1. In this case the defendant resides outside the local limits of the jurisdiction of the Calcutta Court of Small Causes. Leave to institute the suit was granted under the provisions of Section 18 of the Presidency Small Cause Courts Act.
2. The defendant is an officer of the army subject to Military law, and the question is whether, having regard to the provisions of Section 151 of the Army Act, 1881, as amended by Section 7 of the Army Act of 1888, the operation of which Act is by the Army Act of 1889 continued up to December 1890, the Small Cause Court has jurisdiction to entertain this suit against the defendant.
3. This question has already been considered in this Court in the case of In the matter of the proposed suit of Watts & Go. v. Blackett I.L.R. 18 Cal. 144 In that case the Chief Judge of the Small Cause Court on being applied to for leave under Section 18 to institute a suit against an officer of the army subject to Military law and resident out of the local limits of the jurisdiction refused to grant such  leave, on the ground that by reason of the provisions of Section 151 as amended, the Court had no jurisdiction under Section 18 to entertain the suit. Application was then made to this Court on its Original Side for an order to the Small Cause Court to exercise its discretion under Section 18 as to granting or withholding leave to institute the suit. Mr. Justice WILSON made the order applied for, holding that nothing in the terms of the amended section operated to restrict the jurisdiction of the Small Cause Court under Section 18.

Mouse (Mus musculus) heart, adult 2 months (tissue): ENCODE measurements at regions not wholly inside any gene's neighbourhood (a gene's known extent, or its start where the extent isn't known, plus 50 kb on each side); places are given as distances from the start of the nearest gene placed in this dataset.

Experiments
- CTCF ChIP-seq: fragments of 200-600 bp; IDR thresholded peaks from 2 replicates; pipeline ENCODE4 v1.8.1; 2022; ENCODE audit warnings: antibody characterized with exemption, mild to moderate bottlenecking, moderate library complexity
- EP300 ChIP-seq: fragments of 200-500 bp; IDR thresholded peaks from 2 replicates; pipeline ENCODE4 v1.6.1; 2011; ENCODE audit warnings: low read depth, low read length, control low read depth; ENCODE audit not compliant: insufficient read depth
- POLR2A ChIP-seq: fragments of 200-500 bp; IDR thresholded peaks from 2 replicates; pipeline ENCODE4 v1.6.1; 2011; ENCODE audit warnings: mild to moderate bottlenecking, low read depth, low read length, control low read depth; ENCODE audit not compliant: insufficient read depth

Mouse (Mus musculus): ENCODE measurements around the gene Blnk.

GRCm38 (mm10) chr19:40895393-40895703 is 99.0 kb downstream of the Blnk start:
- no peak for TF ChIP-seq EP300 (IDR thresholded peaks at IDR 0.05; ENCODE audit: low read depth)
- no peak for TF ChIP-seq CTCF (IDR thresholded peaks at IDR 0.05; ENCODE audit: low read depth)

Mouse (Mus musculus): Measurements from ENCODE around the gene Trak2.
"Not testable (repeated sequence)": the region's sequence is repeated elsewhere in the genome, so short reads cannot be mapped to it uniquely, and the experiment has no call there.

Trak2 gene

4. On this reference, which, it may be mentioned, was made before the decision of Mr. Justice WILSON, we are practically asked as an Appellate Bench to overrule that decision.
5. Section 2 of the Presidency Small Cause Court Act provides that nothing herein contained shall affect the provisions of the Army Act, 1881, Section 151; and this section as amended by the Army Act of 1888 is now to be read as follows:
In India all actions of debt and personal actions against persons subject to Military law, other than soldiers of the regular army, where the persons so subject are resident within the local jurisdiction of any Court of Small Causes, shall be cognizable by such Court to the extent of its powers.
6. This section so amended applies in the present case.
7. The contention is that this limits the jurisdiction to the case of persons who are resident within the jurisdiction.
8. We do not think so. We agree with the judgment of WILSON, J., above mentioned. It is not, perhaps, very easy to construe the preamble to the amending section: as it is difficult to suppose that any doubt could have arisen that, at any rate, 'persons resident within the jurisdiction' must be referred to by the words 'within the jurisdiction.' However this may be, we think the words in the amending section must be meant to restrict the words 'within the jurisdiction, etc.,' to persons resident within it, so as to meet and exclude the case of persons casually within the jurisdiction for a short time and not actually resident within it, and that it is limited to this purpose, and therefore does not affect the powers conferred by Section 18. We answer the question therefore in the affirmative.